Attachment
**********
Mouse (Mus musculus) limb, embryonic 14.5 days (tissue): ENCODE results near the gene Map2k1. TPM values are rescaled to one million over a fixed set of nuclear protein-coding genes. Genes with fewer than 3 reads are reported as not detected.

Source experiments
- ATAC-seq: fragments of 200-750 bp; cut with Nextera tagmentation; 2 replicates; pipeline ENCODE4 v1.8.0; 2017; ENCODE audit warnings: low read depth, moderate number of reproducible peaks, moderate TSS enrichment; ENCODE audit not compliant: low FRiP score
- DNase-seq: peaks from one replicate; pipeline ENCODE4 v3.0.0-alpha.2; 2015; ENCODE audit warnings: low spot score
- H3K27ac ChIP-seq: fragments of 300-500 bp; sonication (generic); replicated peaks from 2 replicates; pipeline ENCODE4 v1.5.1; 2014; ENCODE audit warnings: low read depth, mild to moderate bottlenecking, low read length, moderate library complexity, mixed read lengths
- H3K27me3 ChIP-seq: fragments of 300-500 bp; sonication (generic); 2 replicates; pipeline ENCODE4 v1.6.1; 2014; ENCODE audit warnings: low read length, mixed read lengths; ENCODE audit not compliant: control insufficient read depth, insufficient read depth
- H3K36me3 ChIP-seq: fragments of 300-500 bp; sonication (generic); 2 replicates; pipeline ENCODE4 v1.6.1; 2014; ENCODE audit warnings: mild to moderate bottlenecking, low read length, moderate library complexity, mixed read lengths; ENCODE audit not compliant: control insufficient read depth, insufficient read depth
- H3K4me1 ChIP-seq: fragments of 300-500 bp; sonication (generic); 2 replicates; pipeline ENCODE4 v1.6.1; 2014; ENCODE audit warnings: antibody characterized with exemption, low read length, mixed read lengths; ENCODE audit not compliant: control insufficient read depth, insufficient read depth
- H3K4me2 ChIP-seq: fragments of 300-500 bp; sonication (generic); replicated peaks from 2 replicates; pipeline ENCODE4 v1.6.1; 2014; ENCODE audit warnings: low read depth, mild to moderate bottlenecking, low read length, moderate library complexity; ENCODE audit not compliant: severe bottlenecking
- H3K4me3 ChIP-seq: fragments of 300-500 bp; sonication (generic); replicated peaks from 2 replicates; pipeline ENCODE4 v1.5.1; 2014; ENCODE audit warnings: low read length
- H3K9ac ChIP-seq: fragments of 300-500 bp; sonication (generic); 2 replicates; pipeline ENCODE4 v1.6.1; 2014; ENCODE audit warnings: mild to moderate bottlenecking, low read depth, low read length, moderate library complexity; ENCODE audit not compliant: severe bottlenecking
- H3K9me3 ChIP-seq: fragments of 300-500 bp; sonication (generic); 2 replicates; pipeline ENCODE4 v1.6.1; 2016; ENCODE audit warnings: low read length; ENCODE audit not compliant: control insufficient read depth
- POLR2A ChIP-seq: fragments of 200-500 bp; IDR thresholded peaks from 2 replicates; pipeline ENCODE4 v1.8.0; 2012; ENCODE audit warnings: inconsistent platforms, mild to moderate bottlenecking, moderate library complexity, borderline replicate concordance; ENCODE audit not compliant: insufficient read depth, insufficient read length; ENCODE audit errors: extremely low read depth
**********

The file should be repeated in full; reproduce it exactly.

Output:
Mouse (Mus musculus) limb, embryonic 14.5 days (tissue): ENCODE results near the gene Map2k1. TPM values are rescaled to one million over a fixed set of nuclear protein-coding genes. Genes with fewer than 3 reads are reported as not detected.

Source experiments
- ATAC-seq: fragments of 200-750 bp; cut with Nextera tagmentation; 2 replicates; pipeline ENCODE4 v1.8.0; 2017; ENCODE audit warnings: low read depth, moderate number of reproducible peaks, moderate TSS enrichment; ENCODE audit not compliant: low FRiP score
- DNase-seq: peaks from one replicate; pipeline ENCODE4 v3.0.0-alpha.2; 2015; ENCODE audit warnings: low spot score
- H3K27ac ChIP-seq: fragments of 300-500 bp; sonication (generic); replicated peaks from 2 replicates; pipeline ENCODE4 v1.5.1; 2014; ENCODE audit warnings: low read depth, mild to moderate bottlenecking, low read length, moderate library complexity, mixed read lengths
- H3K27me3 ChIP-seq: fragments of 300-500 bp; sonication (generic); 2 replicates; pipeline ENCODE4 v1.6.1; 2014; ENCODE audit warnings: low read length, mixed read lengths; ENCODE audit not compliant: control insufficient read depth, insufficient read depth
- H3K36me3 ChIP-seq: fragments of 300-500 bp; sonication (generic); 2 replicates; pipeline ENCODE4 v1.6.1; 2014; ENCODE audit warnings: mild to moderate bottlenecking, low read length, moderate library complexity, mixed read lengths; ENCODE audit not compliant: control insufficient read depth, insufficient read depth
- H3K4me1 ChIP-seq: fragments of 300-500 bp; sonication (generic); 2 replicates; pipeline ENCODE4 v1.6.1; 2014; ENCODE audit warnings: antibody characterized with exemption, low read length, mixed read lengths; ENCODE audit not compliant: control insufficient read depth, insufficient read depth
- H3K4me2 ChIP-seq: fragments of 300-500 bp; sonication (generic); replicated peaks from 2 replicates; pipeline ENCODE4 v1.6.1; 2014; ENCODE audit warnings: low read depth, mild to moderate bottlenecking, low read length, moderate library complexity; ENCODE audit not compliant: severe bottlenecking
- H3K4me3 ChIP-seq: fragments of 300-500 bp; sonication (generic); replicated peaks from 2 replicates; pipeline ENCODE4 v1.5.1; 2014; ENCODE audit warnings: low read length
- H3K9ac ChIP-seq: fragments of 300-500 bp; sonication (generic); 2 replicates; pipeline ENCODE4 v1.6.1; 2014; ENCODE audit warnings: mild to moderate bottlenecking, low read depth, low read length, moderate library complexity; ENCODE audit not compliant: severe bottlenecking
- H3K9me3 ChIP-seq: fragments of 300-500 bp; sonication (generic); 2 replicates; pipeline ENCODE4 v1.6.1; 2016; ENCODE audit warnings: low read length; ENCODE audit not compliant: control insufficient read depth
- POLR2A ChIP-seq: fragments of 200-500 bp; IDR thresholded peaks from 2 replicates; pipeline ENCODE4 v1.8.0; 2012; ENCODE audit warnings: inconsistent platforms, mild to moderate bottlenecking, moderate library complexity, borderline replicate concordance; ENCODE audit not compliant: insufficient read depth, insufficient read length; ENCODE audit errors: extremely low read depth